SEC. 1. The following shall be the corporate limits of the city of Springfield, in Green County, and State of Missouri: Commencing at the northwest corner of section 14, township 29, range 22; thence south to the southwest corner of section 23, in said township and range; thence east to the southeast corner of section 24, in same township and range; thence north to the northeast corner of section 10, in said township and range; thence west to the place of beginning, so as to include the whole of sections 13, 14, 23, and 24, aforesaid. Provided, that such portions of the real estate as is embraced within the foregoing limits, and which is not subdivided or sold in lots of less than three acres, shall not be subject to any municipal tax, except for the improvement of such streets, lanes, avenues, or alleys as are immediately adjoining the same, or for school purposes. Provided further, that when any real estate hereby excepted from municipal taxation shall be divided or sold in lots of three acres or less, the same shall thereupon and from thenceforth be deemed and considered within the corporate limits of the city of Springfield, for all purposes, as fully and completely as if the same was not excepted by the provisions of this section.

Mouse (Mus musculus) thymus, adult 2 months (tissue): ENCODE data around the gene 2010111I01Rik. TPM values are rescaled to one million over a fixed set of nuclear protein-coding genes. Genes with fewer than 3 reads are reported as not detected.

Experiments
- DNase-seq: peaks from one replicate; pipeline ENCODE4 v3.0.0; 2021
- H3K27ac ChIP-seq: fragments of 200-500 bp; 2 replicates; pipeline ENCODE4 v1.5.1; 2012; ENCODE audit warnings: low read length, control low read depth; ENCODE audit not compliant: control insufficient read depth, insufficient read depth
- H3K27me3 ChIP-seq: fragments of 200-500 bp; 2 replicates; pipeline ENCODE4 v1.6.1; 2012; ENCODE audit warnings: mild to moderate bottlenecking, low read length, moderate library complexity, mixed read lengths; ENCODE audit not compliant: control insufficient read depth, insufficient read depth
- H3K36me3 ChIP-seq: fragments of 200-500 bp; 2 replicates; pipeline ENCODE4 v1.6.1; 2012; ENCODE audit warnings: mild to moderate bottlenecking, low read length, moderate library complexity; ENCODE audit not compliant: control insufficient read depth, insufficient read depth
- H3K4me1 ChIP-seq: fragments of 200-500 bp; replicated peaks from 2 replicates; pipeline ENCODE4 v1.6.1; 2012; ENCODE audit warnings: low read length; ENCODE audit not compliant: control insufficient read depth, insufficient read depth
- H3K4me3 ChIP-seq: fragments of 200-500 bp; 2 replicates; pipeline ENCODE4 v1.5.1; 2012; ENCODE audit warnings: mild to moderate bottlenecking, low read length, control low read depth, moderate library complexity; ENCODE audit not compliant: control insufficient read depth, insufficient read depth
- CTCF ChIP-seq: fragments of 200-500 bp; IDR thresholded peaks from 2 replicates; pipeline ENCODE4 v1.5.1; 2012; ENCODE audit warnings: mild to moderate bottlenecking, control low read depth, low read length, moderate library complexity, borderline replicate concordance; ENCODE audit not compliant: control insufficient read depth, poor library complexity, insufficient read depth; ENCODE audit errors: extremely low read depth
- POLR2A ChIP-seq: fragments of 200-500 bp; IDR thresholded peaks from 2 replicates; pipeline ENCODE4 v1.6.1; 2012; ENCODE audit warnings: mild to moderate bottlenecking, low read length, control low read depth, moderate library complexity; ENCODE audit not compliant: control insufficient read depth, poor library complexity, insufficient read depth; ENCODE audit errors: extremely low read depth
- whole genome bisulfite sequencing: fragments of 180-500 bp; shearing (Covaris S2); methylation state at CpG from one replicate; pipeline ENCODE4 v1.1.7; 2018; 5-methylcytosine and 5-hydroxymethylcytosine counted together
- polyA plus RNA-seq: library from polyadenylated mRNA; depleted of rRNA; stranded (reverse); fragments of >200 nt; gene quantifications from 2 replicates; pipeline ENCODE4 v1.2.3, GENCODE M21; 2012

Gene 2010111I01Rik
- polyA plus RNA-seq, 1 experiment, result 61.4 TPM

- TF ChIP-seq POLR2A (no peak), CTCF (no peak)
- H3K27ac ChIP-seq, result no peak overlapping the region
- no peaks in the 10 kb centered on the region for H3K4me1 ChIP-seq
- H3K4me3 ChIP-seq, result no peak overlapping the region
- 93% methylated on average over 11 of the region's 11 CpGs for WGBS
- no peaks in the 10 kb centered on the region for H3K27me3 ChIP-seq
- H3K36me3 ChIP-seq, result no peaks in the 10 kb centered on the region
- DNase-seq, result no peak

Railroad Convention. August 25th a large convention was held at the court-house in favor of the Memphis, Springfield & Kansas City railroad. Delegates were in attendance from all of those cities named, as well as from other towns and cities along the proposed line. Enthusiastic speeches were made and it was resolved to build the road. Probably this was the first important action taken regarding that great enterprise, now rapidly approaching completion. At the April election of this year Col. Wm. E. Gilmore was elected mayor, by 202 majority, over J. B. Winger.